This invention is not to be confused with the disclosure in U.S. Pat. No. 6,457,719, supra, which discloses a plurality of holes in the brushes mounting plate so as to provide a second leakage path in order to reduce or eliminate deformation of certain bristles in the brush seal. Essentially, this disclosure provides the second leakage path because where the velocity of the fluid through the bristles is sufficiently high, the flow has the tendency of deforming those bristles that are located immediately adjacent to the back plate supporting the bristles. The inclusion of the additional leakage pack reduces the velocity at this location and hence, reduces or eliminates the tendency for the bristles in this location to deform. In the present invention, the brush seal is located in a quiescent environment where the flow and pressure drop across the bristles are relatively low. Hence, there is no problem of deformation of the bristles located adjacent to the back plate. On the other hand, this invention is concerned with maintaining a uniform efficiency for all the engines of this model coming off the assembly line to remain constant, a concept far removed from that described in the immediate above.
 The invention can best be seen by referring to all of the Figs. which is a fragmentary illustration of the microturbine engine identified by reference numeral 10 which comprises a compressor 12 mounted back to back to the turbine 14. The microturbine system, which is not shown here, includes a microturbine engine typically powering an electrical generator system for producing electricity and a recuperator for preheating the compressor discharge air before being admitted into the combustor. The microturbine engine is essentially a gas turbine engine that is reduced in size compared with engines designed to power aircraft or other vehicles and the like. For the sake of simplicity and convenience the details of these components, i.e., the details of the microturbine engine such as the combustor, the housing, the flow path and the like, the recuperator, and the system being powered are all eliminated herefrom and for further details reference should be made to the following prior art documents or systems:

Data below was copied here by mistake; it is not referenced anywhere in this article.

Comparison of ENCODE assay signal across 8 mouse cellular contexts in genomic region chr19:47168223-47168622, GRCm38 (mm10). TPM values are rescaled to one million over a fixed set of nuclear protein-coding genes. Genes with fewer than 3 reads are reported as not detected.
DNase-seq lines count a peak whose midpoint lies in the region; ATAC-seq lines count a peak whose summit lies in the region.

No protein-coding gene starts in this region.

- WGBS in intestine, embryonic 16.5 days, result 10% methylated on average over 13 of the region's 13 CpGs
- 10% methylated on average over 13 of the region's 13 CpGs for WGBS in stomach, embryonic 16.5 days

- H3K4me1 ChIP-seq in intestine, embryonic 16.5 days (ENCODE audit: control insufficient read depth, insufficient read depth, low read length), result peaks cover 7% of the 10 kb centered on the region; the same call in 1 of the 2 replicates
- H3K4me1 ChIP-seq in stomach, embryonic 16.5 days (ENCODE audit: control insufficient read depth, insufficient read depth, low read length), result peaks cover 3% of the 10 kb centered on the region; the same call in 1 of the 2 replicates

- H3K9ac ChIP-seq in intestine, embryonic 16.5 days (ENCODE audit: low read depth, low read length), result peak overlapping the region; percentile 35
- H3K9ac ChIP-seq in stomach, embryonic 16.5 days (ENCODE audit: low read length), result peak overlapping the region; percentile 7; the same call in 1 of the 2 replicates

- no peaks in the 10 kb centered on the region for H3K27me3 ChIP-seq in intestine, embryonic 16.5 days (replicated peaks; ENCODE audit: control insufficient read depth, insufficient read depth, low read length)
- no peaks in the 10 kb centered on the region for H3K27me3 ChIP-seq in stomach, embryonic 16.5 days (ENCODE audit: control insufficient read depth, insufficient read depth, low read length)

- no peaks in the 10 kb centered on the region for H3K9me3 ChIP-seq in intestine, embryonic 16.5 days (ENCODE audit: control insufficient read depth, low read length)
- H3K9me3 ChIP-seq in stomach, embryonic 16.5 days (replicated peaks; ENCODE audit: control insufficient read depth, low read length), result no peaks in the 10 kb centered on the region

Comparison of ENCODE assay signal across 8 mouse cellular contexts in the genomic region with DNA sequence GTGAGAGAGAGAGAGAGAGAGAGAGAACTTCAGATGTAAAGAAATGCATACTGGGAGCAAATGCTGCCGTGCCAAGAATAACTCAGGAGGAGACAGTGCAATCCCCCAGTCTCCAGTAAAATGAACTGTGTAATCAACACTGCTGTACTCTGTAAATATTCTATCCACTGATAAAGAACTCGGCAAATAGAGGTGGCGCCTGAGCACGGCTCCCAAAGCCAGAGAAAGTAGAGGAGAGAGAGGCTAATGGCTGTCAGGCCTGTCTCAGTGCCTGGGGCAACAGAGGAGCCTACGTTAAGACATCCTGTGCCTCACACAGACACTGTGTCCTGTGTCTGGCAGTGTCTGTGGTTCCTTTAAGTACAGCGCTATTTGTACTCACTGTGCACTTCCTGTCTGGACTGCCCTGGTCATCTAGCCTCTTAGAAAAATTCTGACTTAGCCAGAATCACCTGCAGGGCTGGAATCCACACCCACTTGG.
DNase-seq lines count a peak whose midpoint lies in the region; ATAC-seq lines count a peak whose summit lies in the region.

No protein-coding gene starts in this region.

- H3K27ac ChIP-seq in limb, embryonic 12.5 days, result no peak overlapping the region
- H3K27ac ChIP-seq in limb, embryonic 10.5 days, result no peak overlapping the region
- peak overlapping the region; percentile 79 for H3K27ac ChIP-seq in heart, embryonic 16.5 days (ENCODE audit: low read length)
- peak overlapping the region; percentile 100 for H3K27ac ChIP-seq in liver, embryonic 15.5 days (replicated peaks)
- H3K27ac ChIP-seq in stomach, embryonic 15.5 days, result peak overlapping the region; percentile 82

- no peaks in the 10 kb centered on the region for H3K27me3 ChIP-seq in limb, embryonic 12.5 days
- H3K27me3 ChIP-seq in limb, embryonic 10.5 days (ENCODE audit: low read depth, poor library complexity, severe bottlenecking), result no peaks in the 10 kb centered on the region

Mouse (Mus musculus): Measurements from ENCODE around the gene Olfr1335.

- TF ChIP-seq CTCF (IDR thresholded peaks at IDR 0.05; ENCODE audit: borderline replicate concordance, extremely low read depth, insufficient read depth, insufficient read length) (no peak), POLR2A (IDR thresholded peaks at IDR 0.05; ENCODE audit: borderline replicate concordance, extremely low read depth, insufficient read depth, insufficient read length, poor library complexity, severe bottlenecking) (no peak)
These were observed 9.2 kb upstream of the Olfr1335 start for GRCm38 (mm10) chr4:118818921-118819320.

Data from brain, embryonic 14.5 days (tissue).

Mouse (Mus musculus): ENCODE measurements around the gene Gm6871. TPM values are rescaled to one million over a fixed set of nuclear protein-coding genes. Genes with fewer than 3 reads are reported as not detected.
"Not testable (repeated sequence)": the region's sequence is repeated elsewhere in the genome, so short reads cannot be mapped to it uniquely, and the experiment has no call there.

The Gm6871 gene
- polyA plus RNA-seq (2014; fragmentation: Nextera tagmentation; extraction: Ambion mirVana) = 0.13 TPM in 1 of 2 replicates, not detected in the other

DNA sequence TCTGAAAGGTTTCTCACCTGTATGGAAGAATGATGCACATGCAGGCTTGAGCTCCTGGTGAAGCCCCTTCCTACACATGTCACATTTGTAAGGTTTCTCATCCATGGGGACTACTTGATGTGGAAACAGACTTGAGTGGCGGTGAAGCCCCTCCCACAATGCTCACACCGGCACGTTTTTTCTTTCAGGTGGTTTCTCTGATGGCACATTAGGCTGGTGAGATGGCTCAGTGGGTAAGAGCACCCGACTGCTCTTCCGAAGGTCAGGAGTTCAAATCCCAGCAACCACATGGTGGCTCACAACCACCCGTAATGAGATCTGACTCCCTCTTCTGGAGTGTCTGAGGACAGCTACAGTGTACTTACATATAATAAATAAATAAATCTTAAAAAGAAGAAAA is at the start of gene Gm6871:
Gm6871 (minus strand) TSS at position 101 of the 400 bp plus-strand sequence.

Co-pending patent application Ser. No. 09/934,640 filed on Aug. 22, 2001 by William R. Ryan entitled RECUPERATOR FOR USE WITH TURBINE/TURBO-ALTERNATOR, published;
 U.S. Pat. No. 6,314,717 granted to Teets et al on Nov. 13, 2001 entitled ELECTRICITY GENERATING SYSTEM HAVING AN ANNULAR COMBUSTOR (both of which are commonly assigned to the assignee of this patent application, and both being incorporated by reference herein);
 The microturbines manufactured by the assignee, Elliott Energy Systems, Inc., of Stuart, Fla. and, particularly of the types exemplified by Model Number TA-80 which is also incorporated herein by reference.
 The compressor 12 consists of the compressor disk 16 and a plurality of radial compressor blades 18 and the turbine 14 consists of the turbine disk 20 and the radial turbine blades 22 and a shaft 24 rigidly connecting the turbine and compressor suitable supported for rotary motion (not shown). Structural member 26 associated with the compressor 12 and defining and inlet and discharge portion thereof and structural member 28 associated with turbine 14 and defining an inlet and discharge portion thereof, serve to direct the fluid into and out of the compressor and into and out of the turbine respectively. Obviously, the air from ambient is admitted into the compressor at the inlet 30 where the air is compressed and discharged through the discharge 32. This compressor discharge air is delivered to the recuperator, not shown, pre-heated and then admitted into the combustor, not shown. The combusted products, namely, fuel and air, is then admitted to the turbine via inlet 34 and discharged via outlet 36, the details of which are described in the above referenced documents and apparatus.